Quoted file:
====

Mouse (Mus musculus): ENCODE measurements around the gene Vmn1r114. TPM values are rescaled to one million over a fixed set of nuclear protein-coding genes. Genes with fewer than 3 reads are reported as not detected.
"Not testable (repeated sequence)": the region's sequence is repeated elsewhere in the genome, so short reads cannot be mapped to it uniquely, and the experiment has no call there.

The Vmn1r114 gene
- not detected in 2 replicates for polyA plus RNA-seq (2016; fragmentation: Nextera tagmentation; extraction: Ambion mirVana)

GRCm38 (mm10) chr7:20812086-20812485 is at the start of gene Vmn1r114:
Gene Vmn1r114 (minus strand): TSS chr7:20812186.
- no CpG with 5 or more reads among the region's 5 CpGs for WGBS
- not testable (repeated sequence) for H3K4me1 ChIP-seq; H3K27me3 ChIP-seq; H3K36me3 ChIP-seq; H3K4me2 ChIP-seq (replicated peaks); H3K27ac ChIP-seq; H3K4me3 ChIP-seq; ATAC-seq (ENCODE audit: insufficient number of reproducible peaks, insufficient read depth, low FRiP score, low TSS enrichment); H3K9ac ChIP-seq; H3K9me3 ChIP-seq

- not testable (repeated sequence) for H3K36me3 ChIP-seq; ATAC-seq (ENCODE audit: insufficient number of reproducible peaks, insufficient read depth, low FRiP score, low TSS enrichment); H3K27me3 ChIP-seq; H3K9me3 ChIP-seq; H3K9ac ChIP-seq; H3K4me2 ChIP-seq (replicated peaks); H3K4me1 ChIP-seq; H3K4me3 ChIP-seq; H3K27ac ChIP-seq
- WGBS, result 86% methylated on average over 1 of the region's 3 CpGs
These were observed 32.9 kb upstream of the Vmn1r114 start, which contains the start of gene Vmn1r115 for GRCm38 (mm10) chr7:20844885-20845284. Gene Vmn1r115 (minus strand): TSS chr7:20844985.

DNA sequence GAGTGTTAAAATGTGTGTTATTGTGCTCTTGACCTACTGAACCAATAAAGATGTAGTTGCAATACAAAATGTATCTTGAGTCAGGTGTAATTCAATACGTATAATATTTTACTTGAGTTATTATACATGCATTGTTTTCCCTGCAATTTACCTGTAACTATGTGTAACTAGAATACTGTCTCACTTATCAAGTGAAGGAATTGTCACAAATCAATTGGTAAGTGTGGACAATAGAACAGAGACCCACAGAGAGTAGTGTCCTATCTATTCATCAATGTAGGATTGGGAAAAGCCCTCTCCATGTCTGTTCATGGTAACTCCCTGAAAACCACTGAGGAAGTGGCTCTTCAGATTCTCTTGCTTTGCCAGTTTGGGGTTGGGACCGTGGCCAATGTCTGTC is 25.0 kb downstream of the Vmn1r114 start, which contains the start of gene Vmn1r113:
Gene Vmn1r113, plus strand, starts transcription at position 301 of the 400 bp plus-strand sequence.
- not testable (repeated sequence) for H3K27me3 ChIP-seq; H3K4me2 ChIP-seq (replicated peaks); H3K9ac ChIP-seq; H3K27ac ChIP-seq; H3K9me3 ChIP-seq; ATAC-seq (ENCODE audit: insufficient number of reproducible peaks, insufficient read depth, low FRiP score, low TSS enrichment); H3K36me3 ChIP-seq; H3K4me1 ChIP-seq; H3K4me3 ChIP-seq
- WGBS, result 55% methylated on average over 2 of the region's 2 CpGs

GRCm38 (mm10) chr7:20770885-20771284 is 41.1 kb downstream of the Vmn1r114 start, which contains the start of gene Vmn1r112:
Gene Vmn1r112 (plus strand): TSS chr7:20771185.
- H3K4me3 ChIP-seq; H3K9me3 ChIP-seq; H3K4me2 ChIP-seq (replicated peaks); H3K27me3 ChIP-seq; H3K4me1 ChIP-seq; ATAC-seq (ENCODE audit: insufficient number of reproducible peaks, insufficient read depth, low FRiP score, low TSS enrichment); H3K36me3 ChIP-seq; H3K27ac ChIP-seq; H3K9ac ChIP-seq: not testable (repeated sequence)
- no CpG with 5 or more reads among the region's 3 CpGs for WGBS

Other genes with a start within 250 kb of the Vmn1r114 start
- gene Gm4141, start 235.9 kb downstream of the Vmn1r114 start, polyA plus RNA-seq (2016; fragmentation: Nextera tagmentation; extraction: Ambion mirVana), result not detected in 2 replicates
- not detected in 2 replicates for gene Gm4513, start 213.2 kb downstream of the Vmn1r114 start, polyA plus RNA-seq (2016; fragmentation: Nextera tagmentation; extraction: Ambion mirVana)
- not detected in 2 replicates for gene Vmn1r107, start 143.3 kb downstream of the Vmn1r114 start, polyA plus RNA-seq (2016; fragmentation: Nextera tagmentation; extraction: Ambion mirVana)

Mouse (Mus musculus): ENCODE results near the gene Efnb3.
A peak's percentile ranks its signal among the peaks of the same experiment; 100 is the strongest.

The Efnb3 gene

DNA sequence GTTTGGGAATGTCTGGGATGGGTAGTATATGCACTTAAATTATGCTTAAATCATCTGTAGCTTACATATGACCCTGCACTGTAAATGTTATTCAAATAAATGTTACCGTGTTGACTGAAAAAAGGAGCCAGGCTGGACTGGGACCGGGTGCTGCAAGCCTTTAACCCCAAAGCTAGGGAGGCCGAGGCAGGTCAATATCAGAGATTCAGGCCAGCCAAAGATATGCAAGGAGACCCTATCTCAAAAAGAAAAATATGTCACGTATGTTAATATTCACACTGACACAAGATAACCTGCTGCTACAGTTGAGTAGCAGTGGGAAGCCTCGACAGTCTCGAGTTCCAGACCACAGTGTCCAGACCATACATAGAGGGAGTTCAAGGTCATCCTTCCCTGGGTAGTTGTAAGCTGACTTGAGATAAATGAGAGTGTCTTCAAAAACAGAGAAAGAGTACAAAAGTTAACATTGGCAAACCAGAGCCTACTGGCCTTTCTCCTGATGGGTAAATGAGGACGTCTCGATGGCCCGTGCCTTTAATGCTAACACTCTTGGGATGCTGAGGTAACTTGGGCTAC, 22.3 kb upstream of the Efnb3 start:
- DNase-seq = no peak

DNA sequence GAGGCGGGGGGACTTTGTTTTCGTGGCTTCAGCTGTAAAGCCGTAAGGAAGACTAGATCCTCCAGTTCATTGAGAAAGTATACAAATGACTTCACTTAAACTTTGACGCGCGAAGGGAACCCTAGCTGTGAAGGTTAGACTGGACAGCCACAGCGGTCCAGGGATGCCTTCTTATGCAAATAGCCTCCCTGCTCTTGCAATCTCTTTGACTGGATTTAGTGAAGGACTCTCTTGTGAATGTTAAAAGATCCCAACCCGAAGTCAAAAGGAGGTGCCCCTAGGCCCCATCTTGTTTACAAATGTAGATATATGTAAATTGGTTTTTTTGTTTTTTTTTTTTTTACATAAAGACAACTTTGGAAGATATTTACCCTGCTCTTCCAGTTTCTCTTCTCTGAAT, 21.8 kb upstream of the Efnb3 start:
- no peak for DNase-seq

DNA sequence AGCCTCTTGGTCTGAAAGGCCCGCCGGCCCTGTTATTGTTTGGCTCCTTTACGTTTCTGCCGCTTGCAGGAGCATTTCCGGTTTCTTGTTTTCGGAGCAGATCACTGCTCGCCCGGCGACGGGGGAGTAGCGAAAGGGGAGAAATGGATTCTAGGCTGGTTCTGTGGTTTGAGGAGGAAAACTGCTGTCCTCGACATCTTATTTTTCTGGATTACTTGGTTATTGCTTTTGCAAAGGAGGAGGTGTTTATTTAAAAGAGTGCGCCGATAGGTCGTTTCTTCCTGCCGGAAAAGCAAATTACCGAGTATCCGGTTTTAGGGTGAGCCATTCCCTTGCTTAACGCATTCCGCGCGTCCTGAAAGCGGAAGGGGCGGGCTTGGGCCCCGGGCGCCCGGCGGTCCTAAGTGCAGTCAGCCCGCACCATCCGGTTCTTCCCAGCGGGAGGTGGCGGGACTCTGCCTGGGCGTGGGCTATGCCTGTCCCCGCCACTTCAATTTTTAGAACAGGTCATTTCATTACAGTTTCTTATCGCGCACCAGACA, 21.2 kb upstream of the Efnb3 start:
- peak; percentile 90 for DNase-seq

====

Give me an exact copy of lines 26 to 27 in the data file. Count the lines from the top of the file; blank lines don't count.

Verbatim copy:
The Efnb3 gene

DNA sequence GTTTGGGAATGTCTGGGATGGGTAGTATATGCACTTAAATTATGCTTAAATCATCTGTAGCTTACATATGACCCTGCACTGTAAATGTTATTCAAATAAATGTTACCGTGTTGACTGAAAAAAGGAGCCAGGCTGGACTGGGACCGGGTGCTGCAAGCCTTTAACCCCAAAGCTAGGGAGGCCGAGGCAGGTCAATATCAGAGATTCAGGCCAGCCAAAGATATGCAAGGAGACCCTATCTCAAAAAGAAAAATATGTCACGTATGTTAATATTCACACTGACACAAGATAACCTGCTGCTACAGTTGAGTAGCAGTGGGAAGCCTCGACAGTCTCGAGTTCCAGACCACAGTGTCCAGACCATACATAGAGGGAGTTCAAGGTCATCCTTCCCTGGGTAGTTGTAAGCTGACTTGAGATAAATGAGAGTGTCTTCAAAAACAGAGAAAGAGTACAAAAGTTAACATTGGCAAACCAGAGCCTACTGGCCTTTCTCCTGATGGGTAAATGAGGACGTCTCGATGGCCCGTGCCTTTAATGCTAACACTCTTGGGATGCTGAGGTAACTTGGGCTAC, 22.3 kb upstream of the Efnb3 start: